The Cadillac SRX has a few changes for 2013, most notably (in my book) some active safety features, along with a slight price increase to reflect those changes. See the 2013 and 2012 models side by side here.

The five-seat 2013 Cadillac SRX comes in base, Luxury Collection, Performance Collection and Premium Collection trim levels. See them all here. The base has front-wheel drive, while the others offer a choice of front- or all-wheel drive (AWD). I drove the top-of-the-line all-wheel-drive SRX Premium.

If you're in the market for a small luxury crossover, you may also want to look at the Lexus RX, the Audi Q5 and the BMW X3.

EXTERIOR
The SRX's exterior styling was a bit of a mixed bag for my family. While I tend to prefer sleeker, smoother-looking cars, at least the sharp angles of the 
Cadillac SRX stand out and look unique on the road. I appreciate driving a vehicle that looks like something, rather than a beige, bland blob on wheels.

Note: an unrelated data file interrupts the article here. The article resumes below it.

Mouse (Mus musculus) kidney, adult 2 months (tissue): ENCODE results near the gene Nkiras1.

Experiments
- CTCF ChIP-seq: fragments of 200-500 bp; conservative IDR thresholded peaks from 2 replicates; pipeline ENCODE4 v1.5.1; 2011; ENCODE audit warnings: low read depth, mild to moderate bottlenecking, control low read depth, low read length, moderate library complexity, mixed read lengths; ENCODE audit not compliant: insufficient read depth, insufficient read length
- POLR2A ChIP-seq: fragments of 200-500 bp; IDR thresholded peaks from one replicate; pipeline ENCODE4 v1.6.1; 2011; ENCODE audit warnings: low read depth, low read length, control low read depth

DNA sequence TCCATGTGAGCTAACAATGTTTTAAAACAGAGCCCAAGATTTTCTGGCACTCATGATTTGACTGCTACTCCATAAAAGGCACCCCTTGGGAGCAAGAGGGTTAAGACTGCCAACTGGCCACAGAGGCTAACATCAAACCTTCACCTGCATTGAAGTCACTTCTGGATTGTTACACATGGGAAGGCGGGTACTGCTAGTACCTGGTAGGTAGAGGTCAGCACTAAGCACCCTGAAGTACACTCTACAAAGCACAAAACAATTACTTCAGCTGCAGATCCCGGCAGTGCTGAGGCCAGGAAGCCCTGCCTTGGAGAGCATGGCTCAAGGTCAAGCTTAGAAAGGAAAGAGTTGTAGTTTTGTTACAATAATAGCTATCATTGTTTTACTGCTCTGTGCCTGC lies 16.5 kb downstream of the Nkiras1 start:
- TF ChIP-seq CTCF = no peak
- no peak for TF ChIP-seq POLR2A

My husband, however, mused that while Cadillac's distinctive sharp lines look modern today, they may start to date its vehicles in a few years' time. Style is obviously subjective, so you'll have to decide for yourself.

The SRX's low step-in height made it quite easy for all three of my daughters (ages 8, 10 and 12) to clamber in and out of the car without the grave risk of tumbling out in front of their buddies in the carpool lane or tearing their super-cool new tie-dyed tights.

FAMILY-FRIENDLY FEATURES
While the 
Cadillac SRX has definitely focused on safety, drivability and edgy angular design, it also includes many practical family-friendly features, along with a couple of blatant oversights.

There are two-tier, in-door storage bins in all four doors, providing plenty of space to store family "junk." There are also netted pockets on the backs of both the driver and passenger seats, and a fold-down center armrest in the backseat that includes cupholders and a covered storage bin to keep the kids organized.

The armrest storage bin is sized perfectly to stash two sets of the Cadillac SRX's wireless bluetooth headphones and gaming-inspired remote control, both of which have been newly redesigned. They come with the optional entertainment system and Blu-ray player. My kids instantly gravitated toward the "super cool" remote that was easy to hold and operate. They were quickly able to navigate their way through the system — without help from me — while remaining securely buckled.